"Kids for the Hero and the Mom"
That hand-lettered sign, held aloft by a little boy at a rally this week in Virginia for GOP nominee John McCain and his running mate, Sarah Palin, neatly summed up the dilemma Barack Obama faces going into the final stretch of the presidential campaign.
With the emergence of Palin as a national celebrity with powerful appeal to the previously uninspired Christian right and a healthy cohort of white women, nervous supporters have been urging the Democratic nominee to get tougher, sharper, meaner. But how does Obama, the proponent of post-partisan politics, do that against a Republican ticket that has spent the past two weeks wrapping and rewrapping itself in powerful, myth-making narratives of working motherhood and military service?
Republican strategists, many of whom came to the McCain effort from the Bush-Cheney political stable, have turned Palin's gender into her armor. Similarly, they've increasingly used McCain's harrowing 5½ years in a Vietnamese prison camp four decades ago to inoculate him from criticism ranging from his episodes of confusion about warring factions in Iraq to his uncertainty about how many homes he and his wife, Cindy, own. (When questioned later about his lack of knowledge about their collection of homes, McCain deflected with his POW experience: "I spent some years without a kitchen table, without a chair, and I know what it's like to be blessed by the opportunities of this great nation.")
Thursday, adding to McCain's Vietnam narrative, a Swedish television station released a rarely seen video of a thin, young, but already gray-haired McCain stiffly disembarking from a bus carrying just-released American POWs. Full disclosure: U.S. News in January posted on its website McCain's first-person account of his ordeal, which was published in the magazine in May 1973. His report has been one of the year's most popular stories on our site.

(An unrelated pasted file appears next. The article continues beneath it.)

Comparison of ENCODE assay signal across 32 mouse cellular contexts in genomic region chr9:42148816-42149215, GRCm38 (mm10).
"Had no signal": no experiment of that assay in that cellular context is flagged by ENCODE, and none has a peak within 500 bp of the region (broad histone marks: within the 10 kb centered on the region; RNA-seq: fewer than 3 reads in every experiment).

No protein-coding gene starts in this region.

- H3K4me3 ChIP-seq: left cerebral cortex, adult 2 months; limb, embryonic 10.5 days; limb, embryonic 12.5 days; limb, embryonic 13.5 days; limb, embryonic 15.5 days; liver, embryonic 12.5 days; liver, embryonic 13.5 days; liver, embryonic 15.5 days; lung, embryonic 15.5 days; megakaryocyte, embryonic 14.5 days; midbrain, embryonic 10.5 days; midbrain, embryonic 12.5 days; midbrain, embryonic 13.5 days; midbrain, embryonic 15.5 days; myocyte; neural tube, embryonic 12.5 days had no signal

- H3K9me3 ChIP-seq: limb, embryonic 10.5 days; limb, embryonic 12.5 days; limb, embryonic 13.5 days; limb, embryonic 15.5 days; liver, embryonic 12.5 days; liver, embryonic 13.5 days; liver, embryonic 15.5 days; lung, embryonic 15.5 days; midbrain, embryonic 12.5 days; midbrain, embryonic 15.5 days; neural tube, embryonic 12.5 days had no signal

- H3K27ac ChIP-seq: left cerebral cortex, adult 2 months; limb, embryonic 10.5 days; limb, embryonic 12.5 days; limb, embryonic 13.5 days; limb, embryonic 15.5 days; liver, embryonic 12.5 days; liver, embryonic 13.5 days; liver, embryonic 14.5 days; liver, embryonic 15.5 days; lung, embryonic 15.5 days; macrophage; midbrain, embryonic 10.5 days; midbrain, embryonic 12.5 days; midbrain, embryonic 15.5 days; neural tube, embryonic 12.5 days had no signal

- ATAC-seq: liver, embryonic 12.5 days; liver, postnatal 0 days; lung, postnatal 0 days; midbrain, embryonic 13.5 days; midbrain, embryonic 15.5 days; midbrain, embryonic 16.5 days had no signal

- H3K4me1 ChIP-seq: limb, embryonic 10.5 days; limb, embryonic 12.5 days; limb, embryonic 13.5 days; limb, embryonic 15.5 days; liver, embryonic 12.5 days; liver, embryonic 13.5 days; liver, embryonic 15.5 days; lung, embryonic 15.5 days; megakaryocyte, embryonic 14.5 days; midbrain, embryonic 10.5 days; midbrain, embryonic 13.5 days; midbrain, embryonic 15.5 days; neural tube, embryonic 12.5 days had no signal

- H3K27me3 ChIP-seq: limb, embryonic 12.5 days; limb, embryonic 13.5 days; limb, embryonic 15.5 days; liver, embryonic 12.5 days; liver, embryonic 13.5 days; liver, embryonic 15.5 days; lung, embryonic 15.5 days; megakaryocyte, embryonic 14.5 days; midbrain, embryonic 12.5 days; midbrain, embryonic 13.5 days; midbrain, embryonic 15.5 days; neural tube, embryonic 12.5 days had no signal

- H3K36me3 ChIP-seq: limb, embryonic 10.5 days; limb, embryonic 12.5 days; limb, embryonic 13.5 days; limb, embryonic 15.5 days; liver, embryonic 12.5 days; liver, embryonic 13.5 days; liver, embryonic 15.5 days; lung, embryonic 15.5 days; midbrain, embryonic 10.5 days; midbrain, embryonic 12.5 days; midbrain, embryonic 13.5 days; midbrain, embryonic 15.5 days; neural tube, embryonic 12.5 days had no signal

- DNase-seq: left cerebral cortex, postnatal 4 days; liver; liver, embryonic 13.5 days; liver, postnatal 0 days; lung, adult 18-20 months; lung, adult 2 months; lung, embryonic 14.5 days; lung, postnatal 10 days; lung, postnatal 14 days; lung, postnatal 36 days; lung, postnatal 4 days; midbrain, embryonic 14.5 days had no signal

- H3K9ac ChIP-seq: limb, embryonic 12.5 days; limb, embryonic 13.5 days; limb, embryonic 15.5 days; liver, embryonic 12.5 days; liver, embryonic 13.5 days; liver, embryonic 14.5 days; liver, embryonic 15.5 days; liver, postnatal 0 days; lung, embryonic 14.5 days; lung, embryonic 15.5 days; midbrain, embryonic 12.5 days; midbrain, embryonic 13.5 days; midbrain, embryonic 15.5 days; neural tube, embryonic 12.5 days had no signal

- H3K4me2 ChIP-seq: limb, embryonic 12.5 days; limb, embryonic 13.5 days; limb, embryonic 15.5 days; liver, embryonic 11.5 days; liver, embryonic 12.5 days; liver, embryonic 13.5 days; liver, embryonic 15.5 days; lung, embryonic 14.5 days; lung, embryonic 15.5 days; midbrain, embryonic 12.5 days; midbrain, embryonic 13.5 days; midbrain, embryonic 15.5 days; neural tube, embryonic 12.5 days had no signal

Democratic political consultant Chris Lehane calls McCain's POW experience, the centerpiece of his nomination night acceptance speech and biographical video, "a force field, a fairly effective bulwark against any of the incoming criticism." Earlier this year, Gen. Wesley Clark, a Hillary Clinton supporter, was effectively silenced after he suggested that McCain's incarceration didn't necessarily translate into leadership ability.
A similar gender strategy has worked in much the same way for Palin. Legitimate stories examining her performance as a small-town mayor and Alaska's governor have been branded by the McCain campaign as sexist. So have call-outs about her biggest and most oft-repeated campaign whopper: that she opposed funding for Alaska's notorious "Bridge to Nowhere" earmark. (Top McCain campaign adviser Rick Davis has gone so far as to demand that the press treat national candidate Palin with "deference.")
And while Palin had maintained silence with the media—broken last night when she sat down with ABC's Charlie Gibson—so, too, has McCain. The former on-the-record candidate who relished freewheeling back-and-forths with the media has been avoiding press conferences and direct interaction with voters who attend campaign events.
Democratic strategists say that Obama can't follow the lead of former President Jimmy Carter, who, during a recent meeting with USA Today and Gannett News Service reporters, tried to put a chink in McCain's protective coating. Carter lauded the senator's military service but said that McCain has been "milking every possible drop of advantage" from his POW days. And, strategists say, the Democratic nominee also can't take on Palin for her inexperience. Those lines of attacks, they say, are exactly the wrong ones to pursue when it's becoming clear that the fast-closing race will come down to who does a better job attracting a crucial 2 to 3 percent of voters in a half-dozen or so key states.
"For these folks, this is ultimately going to become an up-or-down character vote," Lehane says. To combat McCain-Palin on that front, "you have to connect with people's hearts and have them look through a character prism to compare and contrast." Obama's argument? "It should be that we hold John McCain in high regard, but he won't make a difference in your lives," Lehane says. "You do a 'Working Joe' tour with Joe Biden, you have Obama visit 10 small towns or exurbs in swing states and have him spend a night with a family.
"You do not do anything to degrade the Obama brand of a new kind of politics," he says.
One Democratic consultant not affiliated with the Obama campaign says that the Democrat's message should be simple—and can be boiled down to a 15-second ad: "Thanks, John McCain for your sacrifice. But no thanks for a third Bush term." And then, he said, beat that—and the economy—like a drum.
With only 53 days until Election Day, Obama, the strategists say, has to draw better character contrasts and break through the daily news cycle that has been dominated by the governor of Alaska since the morning after Obama's acceptance speech. And with the McCain-Palin roadshow showing no sign of slowing, that breakthrough needs to be tough and sharp. But Obama would be advised to leave the military and motherhood out of it.